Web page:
In addition to the usual reviews and comments you would find on a horror movie blog, this is also a document of the wonderfully vast horror movie section of the video store I worked at in my youth.

Friday, February 20, 2009

"Nobody's Afraid Of The Mailman."

Last night I trekked out to the Bloor to take in a little movie called Dark Night Of The Scarecrow. Having been a made-for-television movie from the early eighties, this was the first time it had ever been played on the big screen. The format was a newly restored version that will be released on DVD later this year. I had never seen this movie before, but its reputation preceded it. You don’t have to go very far into the horror blogosphere to find someone who speaks of this film fondly. It clearly affected a great deal of people during its initial broadcast and later on VHS. I have a question. Why is the scarecrow such an untapped icon of fright? They are frickin’ creepy man, yet you can probably count the number of movies featuring our straw-filled fiends on one hand. After a vintage 16mm trailer for The Bird With The Crystal Plumage (awesome, awesome, awesome!), the Scarecrow was unleashed!

After a simple-minded man named Bubba (Larry Drake) is mistakenly gunned down by a lynch mob headed by local mailman Otis Hazelrigg (Charles Durning), they start being haunted by a lone scarecrow. Initially, they think someone is having fun with them, until the first of the group meets a grisly end. Does someone in town know their secret, or has Bubba come back from the grave for revenge?

Dark Night Of The Scarecrow appears fairly dated now, but that works as much in its favour as it does against it. You might assume that the Spartan nature of the production was to fit into a teleplay mold, but it was actually originally written as a feature and not much, if anything, was changed for its transition to the small screen. It is standard fare, but there is something oddly watchable about it. The story is fairly predictable as I found myself on several occasions to be one or two steps ahead of the narrative – though the ending IS pretty cool – and yet again I was still engaged. It also helps that the piercing score, very indicative of that time period, enhances the movie immensely. Durning excels as the town’s slime ball mailman. He strides around the movie with an air of self-importance that the rest of the townspeople seem to half-tolerate and half-fear.

I’d say the biggest weakness of the film is the conspicuous lack of the title character. There are very few shots of the scarecrow itself, which is a shame because there was huge potential to be capitalized on there. The last shot of the scarecrow at the end of the movie is super creepy and I just wish there had been more of it. I understand that the filmmakers were subscribing to the ‘less is more’ theory, but there’s ‘less’ and then there's ‘too little’. And when I say ‘too little’, I’m not referring to the lack of violence either. Even as much of a gorehound as I am, I certainly don’t NEED the sticky stuff to have a good time. As for the transfer, it looks superb. They certainly took great care (‘they’ presumably being Image Entertainment) in cleaning it up and fans looking to reacquaint themselves will be very pleased.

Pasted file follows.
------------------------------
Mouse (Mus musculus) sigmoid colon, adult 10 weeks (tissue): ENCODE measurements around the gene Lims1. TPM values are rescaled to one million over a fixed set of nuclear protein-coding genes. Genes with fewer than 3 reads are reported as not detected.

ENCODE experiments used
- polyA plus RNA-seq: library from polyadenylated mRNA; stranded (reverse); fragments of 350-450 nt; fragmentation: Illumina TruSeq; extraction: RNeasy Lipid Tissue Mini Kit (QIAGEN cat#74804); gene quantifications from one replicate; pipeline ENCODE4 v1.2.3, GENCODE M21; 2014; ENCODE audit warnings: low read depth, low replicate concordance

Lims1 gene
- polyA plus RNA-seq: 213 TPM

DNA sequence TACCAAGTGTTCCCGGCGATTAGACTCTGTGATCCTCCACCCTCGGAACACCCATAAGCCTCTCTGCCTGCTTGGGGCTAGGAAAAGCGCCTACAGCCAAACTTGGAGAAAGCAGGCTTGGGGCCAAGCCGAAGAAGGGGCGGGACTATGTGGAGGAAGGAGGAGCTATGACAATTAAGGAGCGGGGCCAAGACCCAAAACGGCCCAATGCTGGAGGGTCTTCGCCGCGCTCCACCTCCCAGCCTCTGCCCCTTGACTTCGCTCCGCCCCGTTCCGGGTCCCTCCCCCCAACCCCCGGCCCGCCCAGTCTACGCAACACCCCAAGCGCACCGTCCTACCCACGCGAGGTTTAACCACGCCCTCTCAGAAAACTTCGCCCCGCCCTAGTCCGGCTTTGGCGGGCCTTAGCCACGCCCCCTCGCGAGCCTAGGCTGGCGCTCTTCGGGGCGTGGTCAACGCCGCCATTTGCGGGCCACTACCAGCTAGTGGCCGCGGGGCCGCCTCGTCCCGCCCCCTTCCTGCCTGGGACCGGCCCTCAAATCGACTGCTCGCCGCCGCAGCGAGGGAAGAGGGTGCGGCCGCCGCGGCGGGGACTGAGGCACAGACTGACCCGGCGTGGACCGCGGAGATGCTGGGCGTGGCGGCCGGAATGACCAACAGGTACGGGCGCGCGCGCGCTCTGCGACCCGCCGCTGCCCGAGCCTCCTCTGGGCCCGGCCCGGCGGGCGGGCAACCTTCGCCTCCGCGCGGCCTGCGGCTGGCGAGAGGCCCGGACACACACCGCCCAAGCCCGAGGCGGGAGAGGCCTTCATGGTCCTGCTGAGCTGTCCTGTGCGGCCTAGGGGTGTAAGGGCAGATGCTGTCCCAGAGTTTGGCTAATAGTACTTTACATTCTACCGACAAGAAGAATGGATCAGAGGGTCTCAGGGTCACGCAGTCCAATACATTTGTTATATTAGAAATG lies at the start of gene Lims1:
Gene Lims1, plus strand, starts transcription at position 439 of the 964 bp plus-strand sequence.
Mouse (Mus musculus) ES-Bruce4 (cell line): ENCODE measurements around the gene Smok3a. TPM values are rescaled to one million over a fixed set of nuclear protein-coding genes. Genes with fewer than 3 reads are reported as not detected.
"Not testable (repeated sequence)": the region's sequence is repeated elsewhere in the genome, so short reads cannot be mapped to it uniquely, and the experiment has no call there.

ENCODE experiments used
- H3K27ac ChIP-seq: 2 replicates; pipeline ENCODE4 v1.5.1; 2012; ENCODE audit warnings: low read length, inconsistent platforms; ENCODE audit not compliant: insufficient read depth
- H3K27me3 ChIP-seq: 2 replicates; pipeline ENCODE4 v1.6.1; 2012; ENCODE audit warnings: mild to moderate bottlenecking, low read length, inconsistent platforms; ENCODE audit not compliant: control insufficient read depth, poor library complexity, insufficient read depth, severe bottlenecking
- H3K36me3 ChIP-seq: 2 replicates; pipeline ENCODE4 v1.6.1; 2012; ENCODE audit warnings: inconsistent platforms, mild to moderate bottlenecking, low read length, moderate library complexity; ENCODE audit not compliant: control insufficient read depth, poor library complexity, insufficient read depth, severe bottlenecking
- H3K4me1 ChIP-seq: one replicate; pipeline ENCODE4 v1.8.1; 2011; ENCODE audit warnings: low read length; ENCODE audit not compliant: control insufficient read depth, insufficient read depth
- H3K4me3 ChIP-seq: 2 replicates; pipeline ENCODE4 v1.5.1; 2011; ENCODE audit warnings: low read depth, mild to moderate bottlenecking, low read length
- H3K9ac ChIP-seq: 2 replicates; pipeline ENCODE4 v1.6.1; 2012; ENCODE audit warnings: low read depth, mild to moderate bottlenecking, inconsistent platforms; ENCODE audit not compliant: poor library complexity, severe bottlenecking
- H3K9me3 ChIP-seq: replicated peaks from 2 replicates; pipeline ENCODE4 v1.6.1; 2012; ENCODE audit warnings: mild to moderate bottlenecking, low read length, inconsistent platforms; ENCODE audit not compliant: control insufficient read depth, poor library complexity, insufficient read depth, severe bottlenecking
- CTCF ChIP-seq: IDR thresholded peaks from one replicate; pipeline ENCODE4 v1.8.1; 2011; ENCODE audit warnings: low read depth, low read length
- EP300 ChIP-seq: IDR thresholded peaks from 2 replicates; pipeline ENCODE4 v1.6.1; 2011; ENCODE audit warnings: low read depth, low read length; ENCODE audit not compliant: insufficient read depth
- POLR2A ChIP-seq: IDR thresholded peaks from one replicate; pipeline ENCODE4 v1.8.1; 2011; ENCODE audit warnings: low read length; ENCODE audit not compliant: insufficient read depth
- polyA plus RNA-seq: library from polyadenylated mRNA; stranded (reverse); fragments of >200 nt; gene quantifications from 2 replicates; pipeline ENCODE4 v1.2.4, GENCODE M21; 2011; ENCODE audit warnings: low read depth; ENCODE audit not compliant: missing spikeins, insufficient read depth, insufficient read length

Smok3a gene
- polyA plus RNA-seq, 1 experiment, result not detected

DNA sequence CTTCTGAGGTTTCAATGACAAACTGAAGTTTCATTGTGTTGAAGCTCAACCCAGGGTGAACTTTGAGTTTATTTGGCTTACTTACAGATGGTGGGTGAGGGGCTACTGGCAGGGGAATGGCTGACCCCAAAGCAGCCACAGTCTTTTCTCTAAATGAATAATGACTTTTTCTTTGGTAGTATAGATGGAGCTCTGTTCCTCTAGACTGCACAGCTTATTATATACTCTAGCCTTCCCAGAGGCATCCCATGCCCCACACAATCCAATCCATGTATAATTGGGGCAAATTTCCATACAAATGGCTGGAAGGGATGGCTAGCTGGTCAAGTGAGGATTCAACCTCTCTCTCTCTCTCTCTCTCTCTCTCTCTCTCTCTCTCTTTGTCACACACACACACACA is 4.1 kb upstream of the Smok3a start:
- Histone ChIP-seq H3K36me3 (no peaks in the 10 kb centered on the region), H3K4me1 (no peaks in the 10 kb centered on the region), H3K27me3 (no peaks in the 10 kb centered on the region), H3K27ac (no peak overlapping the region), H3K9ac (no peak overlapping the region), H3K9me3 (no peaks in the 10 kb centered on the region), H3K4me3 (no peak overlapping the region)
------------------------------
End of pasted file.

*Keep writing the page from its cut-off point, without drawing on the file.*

J.D. Feigelson, the writer of DNOTS was in attendance and stuck around after the screening for a Q&A. He spoke about being unaware there was even a following for this movie until encountering all the kind words online. The most surprising thing about the movie is how close to the script the end product was. According to Feigelson, you could literally read along with the original script, which, let’s face it, is unheard of these days. He also pointed out that he is in no way threatened by the idea of a remake, saying that the original would always be locked in and whether another take on it turns out to be better or worse is completely irrelevant.

Writer J.D. Feigelson

Though I don’t think Dark Night Of The Scarecrow is anything to write home about, there is something to be said for straightforward storytelling done well. With everything in your face these days, it is nice to go back and see how filmmakers told stories back in simpler times.

1 comment:

Biddie said...

That movie scared the crap outta me as a kid...I had nightmares about scarecrows for years.
Thanks for this review..I nevr could remember the name of the movie.